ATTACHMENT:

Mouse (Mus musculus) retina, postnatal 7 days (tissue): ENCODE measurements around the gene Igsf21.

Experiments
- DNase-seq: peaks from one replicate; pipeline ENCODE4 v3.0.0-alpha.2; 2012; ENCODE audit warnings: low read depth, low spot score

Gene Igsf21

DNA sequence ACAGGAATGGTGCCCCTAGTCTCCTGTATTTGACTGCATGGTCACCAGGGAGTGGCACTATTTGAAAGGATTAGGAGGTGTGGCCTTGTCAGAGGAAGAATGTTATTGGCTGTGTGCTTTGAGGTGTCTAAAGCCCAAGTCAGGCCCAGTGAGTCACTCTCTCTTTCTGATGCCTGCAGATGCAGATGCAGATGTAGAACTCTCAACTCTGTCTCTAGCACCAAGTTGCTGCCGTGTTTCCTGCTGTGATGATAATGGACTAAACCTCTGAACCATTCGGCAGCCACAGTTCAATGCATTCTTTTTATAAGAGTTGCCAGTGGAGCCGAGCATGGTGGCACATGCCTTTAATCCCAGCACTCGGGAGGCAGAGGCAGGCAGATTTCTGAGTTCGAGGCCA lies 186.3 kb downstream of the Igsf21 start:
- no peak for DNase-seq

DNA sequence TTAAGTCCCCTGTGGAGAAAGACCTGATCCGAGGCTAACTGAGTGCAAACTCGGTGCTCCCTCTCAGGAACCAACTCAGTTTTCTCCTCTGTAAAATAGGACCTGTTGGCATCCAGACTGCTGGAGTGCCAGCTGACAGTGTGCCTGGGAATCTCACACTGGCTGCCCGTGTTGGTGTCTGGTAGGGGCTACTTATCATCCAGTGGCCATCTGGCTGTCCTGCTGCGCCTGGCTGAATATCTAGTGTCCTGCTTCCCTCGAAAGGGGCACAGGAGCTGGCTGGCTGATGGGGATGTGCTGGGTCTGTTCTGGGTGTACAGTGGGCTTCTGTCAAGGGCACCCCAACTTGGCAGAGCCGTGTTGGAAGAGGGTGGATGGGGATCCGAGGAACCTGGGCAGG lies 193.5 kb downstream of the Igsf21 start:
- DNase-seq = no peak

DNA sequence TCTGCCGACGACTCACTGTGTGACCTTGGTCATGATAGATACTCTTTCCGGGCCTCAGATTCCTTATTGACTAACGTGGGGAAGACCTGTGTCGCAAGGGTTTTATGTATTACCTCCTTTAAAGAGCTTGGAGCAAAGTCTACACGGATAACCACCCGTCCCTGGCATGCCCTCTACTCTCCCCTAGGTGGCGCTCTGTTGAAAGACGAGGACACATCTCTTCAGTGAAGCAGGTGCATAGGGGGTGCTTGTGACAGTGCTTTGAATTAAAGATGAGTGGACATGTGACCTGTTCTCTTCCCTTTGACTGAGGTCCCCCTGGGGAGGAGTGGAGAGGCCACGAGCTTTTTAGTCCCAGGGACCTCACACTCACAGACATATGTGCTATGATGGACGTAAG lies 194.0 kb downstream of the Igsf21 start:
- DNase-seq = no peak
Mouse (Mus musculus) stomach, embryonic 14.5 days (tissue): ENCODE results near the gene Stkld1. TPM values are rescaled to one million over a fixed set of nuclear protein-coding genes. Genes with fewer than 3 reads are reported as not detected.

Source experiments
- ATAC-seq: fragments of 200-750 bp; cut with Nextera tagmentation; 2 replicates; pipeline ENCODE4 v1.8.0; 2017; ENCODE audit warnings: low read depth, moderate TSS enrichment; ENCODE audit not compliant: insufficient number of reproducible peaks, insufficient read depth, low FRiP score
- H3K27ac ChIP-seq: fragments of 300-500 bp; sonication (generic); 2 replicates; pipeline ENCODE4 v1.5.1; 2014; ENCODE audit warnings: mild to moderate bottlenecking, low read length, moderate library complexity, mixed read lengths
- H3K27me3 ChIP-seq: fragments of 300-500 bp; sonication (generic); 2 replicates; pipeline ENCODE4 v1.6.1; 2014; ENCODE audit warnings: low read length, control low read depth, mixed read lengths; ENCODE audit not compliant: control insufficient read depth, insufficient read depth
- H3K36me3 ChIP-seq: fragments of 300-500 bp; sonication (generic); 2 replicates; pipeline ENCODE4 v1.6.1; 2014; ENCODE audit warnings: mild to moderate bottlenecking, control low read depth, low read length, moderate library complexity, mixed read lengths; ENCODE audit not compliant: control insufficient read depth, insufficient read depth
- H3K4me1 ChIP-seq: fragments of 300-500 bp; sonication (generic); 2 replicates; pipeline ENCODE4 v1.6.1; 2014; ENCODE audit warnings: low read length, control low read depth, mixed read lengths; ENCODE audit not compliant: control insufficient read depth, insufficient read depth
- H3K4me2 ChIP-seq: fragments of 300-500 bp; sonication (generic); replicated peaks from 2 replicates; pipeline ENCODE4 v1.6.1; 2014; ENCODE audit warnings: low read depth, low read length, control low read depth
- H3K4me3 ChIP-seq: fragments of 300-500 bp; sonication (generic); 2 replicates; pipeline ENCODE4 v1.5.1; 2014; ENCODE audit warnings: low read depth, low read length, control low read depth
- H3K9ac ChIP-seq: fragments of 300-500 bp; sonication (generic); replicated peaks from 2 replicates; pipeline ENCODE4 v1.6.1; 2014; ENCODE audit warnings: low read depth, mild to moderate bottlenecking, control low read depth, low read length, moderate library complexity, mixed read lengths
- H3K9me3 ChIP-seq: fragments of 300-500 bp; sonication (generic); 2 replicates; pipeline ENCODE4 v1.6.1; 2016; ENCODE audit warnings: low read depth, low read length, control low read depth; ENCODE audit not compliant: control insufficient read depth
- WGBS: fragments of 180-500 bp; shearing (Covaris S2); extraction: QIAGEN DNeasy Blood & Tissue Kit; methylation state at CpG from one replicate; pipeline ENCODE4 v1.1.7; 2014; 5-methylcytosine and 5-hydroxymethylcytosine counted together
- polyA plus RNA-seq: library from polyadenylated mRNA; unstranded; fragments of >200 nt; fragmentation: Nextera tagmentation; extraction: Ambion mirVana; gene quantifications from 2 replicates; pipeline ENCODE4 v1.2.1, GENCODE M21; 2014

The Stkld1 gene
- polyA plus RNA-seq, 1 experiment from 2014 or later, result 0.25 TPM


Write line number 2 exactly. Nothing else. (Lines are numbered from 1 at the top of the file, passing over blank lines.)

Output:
Experiments